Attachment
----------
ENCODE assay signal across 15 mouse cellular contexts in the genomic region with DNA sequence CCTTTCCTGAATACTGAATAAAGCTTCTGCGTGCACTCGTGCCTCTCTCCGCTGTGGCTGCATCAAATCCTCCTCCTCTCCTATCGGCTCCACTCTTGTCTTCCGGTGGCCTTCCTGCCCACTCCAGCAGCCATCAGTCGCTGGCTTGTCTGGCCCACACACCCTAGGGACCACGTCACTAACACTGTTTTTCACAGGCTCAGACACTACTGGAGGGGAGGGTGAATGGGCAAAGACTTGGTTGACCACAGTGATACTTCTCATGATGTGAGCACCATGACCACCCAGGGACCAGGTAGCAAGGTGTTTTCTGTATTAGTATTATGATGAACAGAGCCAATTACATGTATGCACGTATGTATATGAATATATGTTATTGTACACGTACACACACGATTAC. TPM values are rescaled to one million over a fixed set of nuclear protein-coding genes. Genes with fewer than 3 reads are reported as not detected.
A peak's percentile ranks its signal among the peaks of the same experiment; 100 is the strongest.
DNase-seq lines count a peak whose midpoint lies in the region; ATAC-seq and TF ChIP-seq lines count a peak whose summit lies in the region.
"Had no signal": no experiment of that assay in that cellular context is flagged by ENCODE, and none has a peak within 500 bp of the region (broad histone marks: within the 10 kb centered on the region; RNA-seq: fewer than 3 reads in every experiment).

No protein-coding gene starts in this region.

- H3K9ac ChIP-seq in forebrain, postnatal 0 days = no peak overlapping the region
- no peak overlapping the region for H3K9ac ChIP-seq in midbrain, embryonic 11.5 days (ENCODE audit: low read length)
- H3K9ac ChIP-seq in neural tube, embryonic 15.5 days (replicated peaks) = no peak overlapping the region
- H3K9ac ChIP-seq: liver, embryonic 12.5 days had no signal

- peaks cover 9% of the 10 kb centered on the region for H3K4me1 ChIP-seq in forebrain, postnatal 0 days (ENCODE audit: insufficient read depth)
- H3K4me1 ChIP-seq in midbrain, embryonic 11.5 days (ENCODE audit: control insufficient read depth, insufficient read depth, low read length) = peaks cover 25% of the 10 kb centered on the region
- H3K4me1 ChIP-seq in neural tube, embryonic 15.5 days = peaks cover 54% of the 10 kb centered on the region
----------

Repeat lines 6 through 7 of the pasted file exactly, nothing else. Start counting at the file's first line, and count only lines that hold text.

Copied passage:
- H3K9ac ChIP-seq in forebrain, postnatal 0 days = no peak overlapping the region
- no peak overlapping the region for H3K9ac ChIP-seq in midbrain, embryonic 11.5 days (ENCODE audit: low read length)